Multimorbidity and survival for patients with acute myocardial infarction in England and Wales: Latent class analysis of a nationwide population-based cohort

Marlous Hall, Tatendashe B Dondo, Andrew T Yan, Mamas A Mamas, Adam D Timmis, John E Deanfield, Tomas Jernberg, Harry Hemingway, Keith A A Fox, Chris P Gale

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BACKGROUND: There is limited knowledge of the scale and impact of multimorbidity for patients who have had an acute myocardial infarction (AMI). Therefore, this study aimed to determine the extent to which multimorbidity is associated with long-term survival following AMI.

METHODS AND FINDINGS: This national observational study included 693,388 patients (median age 70.7 years, 452,896 [65.5%] male) from the Myocardial Ischaemia National Audit Project (England and Wales) who were admitted with AMI between 1 January 2003 and 30 June 2013. There were 412,809 (59.5%) patients with multimorbidity at the time of admission with AMI, i.e., having at least 1 of the following long-term health conditions: diabetes, chronic obstructive pulmonary disease or asthma, heart failure, renal failure, cerebrovascular disease, peripheral vascular disease, or hypertension. Those with heart failure, renal failure, or cerebrovascular disease had the worst outcomes (39.5 [95% CI 39.0-40.0], 38.2 [27.7-26.8], and 26.6 [25.2-26.4] deaths per 100 person-years, respectively). Latent class analysis revealed 3 multimorbidity phenotype clusters: (1) a high multimorbidity class, with concomitant heart failure, peripheral vascular disease, and hypertension, (2) a medium multimorbidity class, with peripheral vascular disease and hypertension, and (3) a low multimorbidity class. Patients in class 1 were less likely to receive pharmacological therapies compared with class 2 and 3 patients (including aspirin, 83.8% versus 87.3% and 87.2%, respectively; β-blockers, 74.0% versus 80.9% and 81.4%; and statins, 80.6% versus 85.9% and 85.2%). Flexible parametric survival modelling indicated that patients in class 1 and class 2 had a 2.4-fold (95% CI 2.3-2.5) and 1.5-fold (95% CI 1.4-1.5) increased risk of death and a loss in life expectancy of 2.89 and 1.52 years, respectively, compared with those in class 3 over the 8.4-year follow-up period. The study was limited to all-cause mortality due to the lack of available cause-specific mortality data. However, we isolated the disease-specific association with mortality by providing the loss in life expectancy following AMI according to multimorbidity phenotype cluster compared with the general age-, sex-, and year-matched population.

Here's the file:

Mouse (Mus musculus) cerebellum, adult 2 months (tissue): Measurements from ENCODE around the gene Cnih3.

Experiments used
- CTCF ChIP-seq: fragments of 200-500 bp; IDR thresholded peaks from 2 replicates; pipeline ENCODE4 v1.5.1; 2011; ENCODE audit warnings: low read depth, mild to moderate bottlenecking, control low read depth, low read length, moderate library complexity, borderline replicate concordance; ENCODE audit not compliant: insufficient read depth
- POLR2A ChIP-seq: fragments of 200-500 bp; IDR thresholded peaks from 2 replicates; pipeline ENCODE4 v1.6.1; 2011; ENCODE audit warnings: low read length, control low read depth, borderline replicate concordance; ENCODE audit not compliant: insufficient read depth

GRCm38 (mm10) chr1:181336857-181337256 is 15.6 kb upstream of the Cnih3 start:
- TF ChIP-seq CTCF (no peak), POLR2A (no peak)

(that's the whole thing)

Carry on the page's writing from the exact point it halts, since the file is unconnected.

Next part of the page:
CONCLUSIONS: Multimorbidity among patients with AMI was common, and conferred an accumulative increased risk of death. Three multimorbidity phenotype clusters that were significantly associated with loss in life expectancy were identified and should be a concomitant treatment target to improve cardiovascular outcomes.


Original languageEnglish
Pages (from-to)e1002501
JournalPLoS Medicine
Issue number3
Publication statusPublished - 6 Mar 2018


  • Journal Article

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